2022-23 Season


A Grand Entertainment of Vocal and Instrumental Musick

Sunday, October 9th at 3:00 pm

Late-18th century London saw a surge in formal and semi-formal private concerts. These were important social events among the fashionable elite, and often featured celebrity performers and the latest works of prominent musicians. Our program opens with an aria from Chapel Hill’s own Florence Peacock, and includes fortepiano trios by Jan Ladislav Dussek and Joseph Haydn, as well as some favorite Scotch airs sung by Tamsin Simmill. John O’Brien will be playing his copy of a c. 1782 Walther piano owned by Mozart, and will be joined by violinist Leah Peroutka and cellist Stephanie Vial.


Tuesday, November 29th at 7:30 pm

Join us as we sing and play our ABC’s in a festive concert in collaboration with Mallarmé Chamber Players. A cello concerto by Abel played on a 5-string instrument by Stephanie Vial, Bach’s E major violin concerto performed by Elizabeth Field, Corelli’s Christmas concerto and Scarlatti’s “O di Betlemme altera povertà” sung by Kathryn Mueller.

*Individual tickets: $30


Novelty and Familiarity
The 18th century string trio

Sunday, Feb. 12th at 3:00 pm The title of this program sums up the the 18th century string trio, which is at once brand new and wonderfully familiar—an extensive body of works, mostly unknown to modern audiences, yet written in a language we know and love. As part of the 2022 North Carolina HIP Festival, the Vivaldi Project presents a program which includes the modern premiere of a trio by Maddalena Sirmen (from Duke’s Rubenstein rare book and manuscript Library) as well as one of the beloved op. 9 trios by Beethoven.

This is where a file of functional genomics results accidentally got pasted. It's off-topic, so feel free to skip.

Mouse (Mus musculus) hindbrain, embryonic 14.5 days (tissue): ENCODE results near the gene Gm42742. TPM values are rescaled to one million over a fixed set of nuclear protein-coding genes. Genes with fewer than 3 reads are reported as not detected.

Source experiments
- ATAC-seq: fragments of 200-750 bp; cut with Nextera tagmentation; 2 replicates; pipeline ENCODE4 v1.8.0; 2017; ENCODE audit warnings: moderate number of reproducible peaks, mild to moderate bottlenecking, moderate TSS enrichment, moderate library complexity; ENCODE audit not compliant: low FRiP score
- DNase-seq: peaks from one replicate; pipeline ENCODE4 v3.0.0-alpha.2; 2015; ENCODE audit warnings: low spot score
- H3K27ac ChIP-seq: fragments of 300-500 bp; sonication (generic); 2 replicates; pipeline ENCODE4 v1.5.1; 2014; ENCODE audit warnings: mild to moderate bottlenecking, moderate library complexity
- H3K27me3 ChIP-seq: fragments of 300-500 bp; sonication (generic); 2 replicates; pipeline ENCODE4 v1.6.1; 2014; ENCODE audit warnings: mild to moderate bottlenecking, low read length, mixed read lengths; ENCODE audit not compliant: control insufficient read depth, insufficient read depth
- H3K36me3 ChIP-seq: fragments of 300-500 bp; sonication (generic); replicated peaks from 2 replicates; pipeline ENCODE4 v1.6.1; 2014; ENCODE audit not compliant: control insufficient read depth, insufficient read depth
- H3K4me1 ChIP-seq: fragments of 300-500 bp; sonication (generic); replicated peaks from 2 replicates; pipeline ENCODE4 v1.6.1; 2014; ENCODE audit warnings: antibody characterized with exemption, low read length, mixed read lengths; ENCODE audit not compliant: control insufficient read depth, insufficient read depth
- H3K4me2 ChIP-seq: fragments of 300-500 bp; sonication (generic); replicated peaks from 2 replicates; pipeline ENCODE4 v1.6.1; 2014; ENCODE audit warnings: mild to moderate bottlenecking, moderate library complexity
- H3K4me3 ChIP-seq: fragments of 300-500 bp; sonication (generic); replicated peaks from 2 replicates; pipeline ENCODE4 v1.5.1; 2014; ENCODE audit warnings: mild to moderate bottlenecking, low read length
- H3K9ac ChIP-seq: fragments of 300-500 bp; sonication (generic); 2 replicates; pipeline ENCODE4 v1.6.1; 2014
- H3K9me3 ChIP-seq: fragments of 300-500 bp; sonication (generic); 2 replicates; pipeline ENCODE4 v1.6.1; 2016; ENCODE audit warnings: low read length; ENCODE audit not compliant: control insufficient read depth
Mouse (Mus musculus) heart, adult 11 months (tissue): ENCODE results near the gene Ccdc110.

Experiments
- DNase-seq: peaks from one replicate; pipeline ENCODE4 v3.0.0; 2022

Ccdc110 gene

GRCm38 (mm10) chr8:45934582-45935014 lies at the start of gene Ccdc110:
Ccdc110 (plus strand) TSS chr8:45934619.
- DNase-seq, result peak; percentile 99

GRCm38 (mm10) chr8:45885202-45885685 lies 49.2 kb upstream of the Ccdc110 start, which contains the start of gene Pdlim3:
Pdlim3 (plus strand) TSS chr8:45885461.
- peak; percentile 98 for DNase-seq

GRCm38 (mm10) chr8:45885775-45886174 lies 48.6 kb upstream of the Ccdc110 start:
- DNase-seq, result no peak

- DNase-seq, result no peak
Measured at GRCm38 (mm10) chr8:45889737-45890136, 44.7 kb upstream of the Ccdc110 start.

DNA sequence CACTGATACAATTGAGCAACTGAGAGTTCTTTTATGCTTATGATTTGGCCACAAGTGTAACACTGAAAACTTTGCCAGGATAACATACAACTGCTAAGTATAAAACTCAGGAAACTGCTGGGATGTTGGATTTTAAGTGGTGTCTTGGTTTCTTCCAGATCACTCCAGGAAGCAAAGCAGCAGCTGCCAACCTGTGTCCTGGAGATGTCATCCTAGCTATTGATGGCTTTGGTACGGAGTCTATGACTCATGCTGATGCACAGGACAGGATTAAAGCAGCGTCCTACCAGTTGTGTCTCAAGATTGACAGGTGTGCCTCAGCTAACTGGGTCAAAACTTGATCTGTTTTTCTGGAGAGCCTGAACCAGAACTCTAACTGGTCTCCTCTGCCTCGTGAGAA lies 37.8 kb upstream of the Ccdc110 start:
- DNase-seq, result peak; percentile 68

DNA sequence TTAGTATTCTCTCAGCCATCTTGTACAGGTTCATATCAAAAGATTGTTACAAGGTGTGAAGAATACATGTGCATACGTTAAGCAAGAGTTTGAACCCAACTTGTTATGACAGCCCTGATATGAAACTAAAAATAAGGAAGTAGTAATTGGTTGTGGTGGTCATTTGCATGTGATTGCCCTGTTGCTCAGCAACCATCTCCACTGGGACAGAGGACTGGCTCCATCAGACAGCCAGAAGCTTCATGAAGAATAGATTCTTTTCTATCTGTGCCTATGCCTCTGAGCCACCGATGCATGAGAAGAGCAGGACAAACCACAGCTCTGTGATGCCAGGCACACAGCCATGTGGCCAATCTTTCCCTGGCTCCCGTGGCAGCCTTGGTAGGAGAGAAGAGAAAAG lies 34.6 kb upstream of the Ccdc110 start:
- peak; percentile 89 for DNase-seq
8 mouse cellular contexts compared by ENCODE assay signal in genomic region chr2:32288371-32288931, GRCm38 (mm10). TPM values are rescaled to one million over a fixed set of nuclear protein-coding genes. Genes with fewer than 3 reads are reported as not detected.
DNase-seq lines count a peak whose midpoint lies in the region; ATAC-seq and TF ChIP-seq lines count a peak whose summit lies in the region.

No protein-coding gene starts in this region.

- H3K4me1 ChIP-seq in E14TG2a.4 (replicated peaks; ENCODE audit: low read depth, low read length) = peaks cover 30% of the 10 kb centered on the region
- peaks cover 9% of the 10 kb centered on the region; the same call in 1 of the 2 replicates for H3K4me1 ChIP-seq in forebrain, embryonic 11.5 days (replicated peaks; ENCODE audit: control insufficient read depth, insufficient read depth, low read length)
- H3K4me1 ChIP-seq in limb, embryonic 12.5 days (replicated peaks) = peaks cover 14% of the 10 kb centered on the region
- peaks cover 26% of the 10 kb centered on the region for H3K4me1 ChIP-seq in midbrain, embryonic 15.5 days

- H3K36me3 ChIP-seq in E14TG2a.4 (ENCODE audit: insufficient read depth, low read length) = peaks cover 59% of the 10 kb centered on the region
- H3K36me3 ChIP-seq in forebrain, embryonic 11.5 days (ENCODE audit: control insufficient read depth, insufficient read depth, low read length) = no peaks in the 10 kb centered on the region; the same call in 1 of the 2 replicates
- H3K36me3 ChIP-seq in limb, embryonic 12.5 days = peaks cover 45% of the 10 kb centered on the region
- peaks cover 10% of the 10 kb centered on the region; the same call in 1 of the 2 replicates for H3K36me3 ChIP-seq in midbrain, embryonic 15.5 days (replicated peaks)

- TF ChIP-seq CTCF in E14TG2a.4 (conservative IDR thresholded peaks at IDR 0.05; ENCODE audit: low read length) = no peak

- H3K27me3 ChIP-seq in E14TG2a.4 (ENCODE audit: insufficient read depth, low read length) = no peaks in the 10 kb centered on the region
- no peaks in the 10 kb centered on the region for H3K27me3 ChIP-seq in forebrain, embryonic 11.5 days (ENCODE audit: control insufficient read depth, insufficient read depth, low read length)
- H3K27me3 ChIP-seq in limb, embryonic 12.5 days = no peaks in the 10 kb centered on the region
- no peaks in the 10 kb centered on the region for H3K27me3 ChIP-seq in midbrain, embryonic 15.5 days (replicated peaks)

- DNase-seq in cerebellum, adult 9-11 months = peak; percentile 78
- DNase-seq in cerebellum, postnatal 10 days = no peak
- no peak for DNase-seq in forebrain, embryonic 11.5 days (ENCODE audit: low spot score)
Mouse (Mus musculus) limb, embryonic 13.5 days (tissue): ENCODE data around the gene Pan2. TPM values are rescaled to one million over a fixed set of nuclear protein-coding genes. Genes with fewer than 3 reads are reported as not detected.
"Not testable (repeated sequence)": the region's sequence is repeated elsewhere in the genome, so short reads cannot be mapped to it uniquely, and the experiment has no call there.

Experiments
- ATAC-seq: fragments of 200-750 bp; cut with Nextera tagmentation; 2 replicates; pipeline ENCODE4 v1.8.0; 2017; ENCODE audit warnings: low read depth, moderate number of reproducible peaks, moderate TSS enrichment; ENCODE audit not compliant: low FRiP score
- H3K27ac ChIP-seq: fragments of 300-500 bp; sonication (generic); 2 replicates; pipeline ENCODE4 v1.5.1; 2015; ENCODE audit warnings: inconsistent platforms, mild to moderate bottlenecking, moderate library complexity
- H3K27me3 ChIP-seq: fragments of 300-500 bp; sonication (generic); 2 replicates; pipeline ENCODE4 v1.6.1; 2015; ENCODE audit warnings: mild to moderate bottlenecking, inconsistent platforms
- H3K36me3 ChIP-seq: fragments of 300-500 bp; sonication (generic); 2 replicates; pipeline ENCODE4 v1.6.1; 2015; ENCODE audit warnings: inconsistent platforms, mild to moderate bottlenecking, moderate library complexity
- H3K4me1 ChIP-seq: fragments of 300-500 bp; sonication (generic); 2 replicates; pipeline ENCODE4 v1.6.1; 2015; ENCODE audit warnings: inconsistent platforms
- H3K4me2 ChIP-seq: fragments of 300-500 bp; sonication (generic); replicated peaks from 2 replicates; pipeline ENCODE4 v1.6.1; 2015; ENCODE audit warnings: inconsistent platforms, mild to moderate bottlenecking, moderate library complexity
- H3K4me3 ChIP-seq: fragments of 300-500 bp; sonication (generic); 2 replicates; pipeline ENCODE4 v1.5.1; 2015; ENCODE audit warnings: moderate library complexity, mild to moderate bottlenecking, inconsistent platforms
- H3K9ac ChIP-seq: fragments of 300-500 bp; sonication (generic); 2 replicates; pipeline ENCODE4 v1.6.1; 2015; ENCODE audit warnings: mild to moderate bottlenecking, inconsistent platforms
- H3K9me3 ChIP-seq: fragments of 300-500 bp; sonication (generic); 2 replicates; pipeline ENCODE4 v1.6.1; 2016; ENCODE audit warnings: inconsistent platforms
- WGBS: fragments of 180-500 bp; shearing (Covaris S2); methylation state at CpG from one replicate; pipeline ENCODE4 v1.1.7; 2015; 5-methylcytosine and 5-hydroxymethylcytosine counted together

Sunday March 26th at 3:00 pm
Echoes of the Fantastic

Reveling in the Holy Trinity Lutheran Church’s resonant space, this program of 17th- century instrumental music explores the unrestrained drama of the stylus fantasticus. Violinists Allison Nyquist and David Sariti are joined by Billy Simms on Theorbo and Stephanie Vial on Cello.  Program includes Marini’s Echo Sonata as well as works by Biber, Schemlzer, and Rosenmuller.